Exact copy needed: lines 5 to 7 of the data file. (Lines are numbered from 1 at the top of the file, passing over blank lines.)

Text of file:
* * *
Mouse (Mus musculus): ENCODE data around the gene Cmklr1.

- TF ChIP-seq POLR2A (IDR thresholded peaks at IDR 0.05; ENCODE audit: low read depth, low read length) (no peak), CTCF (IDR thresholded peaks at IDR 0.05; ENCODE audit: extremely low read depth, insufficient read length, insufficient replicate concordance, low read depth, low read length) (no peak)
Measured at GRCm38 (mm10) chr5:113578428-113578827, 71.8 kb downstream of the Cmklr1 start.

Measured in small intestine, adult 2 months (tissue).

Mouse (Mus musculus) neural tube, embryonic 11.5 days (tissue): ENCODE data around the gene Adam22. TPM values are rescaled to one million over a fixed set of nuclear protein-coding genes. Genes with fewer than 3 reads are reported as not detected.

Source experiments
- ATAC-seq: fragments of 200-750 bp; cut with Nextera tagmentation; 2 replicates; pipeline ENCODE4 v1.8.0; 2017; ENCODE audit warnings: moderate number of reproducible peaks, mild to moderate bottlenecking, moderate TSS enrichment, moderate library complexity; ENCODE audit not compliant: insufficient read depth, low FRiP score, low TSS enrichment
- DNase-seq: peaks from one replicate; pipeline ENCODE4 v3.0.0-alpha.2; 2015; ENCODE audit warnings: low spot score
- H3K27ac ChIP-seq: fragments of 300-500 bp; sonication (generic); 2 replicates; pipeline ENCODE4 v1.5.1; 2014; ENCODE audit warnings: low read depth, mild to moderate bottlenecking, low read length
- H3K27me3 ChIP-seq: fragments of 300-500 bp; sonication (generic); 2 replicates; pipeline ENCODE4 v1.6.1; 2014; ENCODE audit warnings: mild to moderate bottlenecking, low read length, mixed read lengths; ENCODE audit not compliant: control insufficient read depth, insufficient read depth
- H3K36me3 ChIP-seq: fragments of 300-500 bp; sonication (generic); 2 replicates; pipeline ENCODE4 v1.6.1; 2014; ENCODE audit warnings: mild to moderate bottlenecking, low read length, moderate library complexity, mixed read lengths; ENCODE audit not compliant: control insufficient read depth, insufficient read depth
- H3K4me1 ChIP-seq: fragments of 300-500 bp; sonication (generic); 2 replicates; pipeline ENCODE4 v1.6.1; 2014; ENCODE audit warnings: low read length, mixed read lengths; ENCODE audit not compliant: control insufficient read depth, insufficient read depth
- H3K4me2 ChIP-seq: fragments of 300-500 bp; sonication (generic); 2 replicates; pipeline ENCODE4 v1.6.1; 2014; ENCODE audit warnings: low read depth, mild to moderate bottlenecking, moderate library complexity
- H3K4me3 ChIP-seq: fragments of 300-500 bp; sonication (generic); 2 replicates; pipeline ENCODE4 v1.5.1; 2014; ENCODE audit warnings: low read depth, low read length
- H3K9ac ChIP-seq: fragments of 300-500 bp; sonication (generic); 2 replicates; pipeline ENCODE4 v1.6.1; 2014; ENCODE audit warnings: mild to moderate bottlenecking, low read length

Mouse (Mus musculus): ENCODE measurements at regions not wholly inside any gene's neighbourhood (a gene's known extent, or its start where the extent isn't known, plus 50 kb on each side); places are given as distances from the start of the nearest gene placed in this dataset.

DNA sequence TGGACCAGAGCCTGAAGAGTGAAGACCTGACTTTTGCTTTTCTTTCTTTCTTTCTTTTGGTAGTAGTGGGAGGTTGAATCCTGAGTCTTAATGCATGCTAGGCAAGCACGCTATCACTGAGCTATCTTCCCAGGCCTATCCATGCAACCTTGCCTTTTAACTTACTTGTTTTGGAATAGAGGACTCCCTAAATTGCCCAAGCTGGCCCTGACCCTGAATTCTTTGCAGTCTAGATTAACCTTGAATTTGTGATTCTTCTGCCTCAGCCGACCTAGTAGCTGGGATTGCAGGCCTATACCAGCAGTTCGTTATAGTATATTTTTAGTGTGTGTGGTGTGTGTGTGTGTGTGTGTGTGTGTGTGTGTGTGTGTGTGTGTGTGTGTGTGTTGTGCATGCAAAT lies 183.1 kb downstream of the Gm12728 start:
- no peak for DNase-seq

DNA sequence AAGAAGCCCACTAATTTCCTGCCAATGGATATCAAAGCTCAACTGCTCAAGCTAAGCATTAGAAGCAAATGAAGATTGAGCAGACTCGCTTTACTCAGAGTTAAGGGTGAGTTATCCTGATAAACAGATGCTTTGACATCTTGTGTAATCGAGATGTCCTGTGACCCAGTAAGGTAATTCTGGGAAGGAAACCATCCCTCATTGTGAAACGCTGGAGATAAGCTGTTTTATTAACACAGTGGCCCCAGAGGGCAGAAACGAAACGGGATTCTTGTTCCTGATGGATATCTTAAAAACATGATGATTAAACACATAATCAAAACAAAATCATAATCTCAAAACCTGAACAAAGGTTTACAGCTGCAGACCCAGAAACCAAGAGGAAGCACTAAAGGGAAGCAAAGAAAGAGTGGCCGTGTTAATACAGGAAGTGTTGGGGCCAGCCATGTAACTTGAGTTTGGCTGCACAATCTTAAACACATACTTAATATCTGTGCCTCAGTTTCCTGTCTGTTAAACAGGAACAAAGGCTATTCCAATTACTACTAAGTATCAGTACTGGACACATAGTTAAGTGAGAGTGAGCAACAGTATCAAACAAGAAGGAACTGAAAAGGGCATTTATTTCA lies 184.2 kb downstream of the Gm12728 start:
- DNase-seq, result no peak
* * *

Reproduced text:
Mouse (Mus musculus) neural tube, embryonic 11.5 days (tissue): ENCODE data around the gene Adam22. TPM values are rescaled to one million over a fixed set of nuclear protein-coding genes. Genes with fewer than 3 reads are reported as not detected.

Source experiments
- ATAC-seq: fragments of 200-750 bp; cut with Nextera tagmentation; 2 replicates; pipeline ENCODE4 v1.8.0; 2017; ENCODE audit warnings: moderate number of reproducible peaks, mild to moderate bottlenecking, moderate TSS enrichment, moderate library complexity; ENCODE audit not compliant: insufficient read depth, low FRiP score, low TSS enrichment